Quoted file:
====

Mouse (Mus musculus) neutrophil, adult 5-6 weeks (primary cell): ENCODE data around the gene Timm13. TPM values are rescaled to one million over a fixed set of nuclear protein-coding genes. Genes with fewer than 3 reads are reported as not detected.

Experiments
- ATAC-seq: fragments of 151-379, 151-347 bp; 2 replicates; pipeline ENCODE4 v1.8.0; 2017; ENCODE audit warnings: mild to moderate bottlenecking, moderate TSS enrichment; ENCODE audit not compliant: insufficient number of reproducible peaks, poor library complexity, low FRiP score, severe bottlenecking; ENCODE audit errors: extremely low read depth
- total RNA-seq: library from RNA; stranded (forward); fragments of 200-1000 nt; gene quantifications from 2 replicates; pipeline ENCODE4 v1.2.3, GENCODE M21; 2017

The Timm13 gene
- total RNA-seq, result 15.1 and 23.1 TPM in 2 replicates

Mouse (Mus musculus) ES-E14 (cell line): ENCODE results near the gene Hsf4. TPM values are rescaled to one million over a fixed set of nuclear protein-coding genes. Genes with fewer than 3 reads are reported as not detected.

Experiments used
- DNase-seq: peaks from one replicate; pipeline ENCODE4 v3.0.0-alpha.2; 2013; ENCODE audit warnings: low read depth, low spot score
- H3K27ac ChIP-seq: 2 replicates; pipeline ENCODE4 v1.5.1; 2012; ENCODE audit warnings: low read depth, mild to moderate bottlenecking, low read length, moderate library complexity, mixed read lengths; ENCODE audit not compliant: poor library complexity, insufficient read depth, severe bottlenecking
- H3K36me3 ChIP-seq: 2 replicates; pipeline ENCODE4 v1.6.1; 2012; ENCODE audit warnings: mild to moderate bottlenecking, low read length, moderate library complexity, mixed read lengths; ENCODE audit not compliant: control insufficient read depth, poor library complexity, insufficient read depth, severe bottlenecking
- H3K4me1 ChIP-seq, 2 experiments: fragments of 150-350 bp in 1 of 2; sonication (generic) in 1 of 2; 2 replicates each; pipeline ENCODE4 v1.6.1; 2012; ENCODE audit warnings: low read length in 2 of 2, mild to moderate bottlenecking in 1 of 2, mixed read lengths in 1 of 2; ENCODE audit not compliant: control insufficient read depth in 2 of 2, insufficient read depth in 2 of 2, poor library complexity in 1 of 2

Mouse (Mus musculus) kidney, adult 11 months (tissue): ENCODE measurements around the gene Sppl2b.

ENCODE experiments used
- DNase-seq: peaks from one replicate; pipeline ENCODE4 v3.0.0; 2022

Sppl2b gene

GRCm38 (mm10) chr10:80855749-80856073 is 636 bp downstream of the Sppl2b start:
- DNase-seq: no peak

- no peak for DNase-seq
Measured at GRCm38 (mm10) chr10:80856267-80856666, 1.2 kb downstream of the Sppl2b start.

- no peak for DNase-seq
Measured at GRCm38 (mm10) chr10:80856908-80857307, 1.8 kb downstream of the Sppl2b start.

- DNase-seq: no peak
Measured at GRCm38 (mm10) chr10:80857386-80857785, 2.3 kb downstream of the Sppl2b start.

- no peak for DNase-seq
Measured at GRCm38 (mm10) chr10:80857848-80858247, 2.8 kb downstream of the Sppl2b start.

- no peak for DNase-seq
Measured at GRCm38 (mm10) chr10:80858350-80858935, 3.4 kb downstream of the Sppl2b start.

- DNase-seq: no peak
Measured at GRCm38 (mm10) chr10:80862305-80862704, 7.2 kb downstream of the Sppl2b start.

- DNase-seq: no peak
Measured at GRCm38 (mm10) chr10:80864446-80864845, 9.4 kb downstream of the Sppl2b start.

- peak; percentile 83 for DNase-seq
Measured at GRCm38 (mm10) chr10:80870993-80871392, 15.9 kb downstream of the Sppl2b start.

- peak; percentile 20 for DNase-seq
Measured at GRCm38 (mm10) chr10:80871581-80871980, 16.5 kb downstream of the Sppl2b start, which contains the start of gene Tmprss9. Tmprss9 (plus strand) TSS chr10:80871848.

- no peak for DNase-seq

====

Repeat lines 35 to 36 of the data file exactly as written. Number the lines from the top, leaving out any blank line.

- peak; percentile 20 for DNase-seq
Measured at GRCm38 (mm10) chr10:80871581-80871980, 16.5 kb downstream of the Sppl2b start, which contains the start of gene Tmprss9. Tmprss9 (plus strand) TSS chr10:80871848.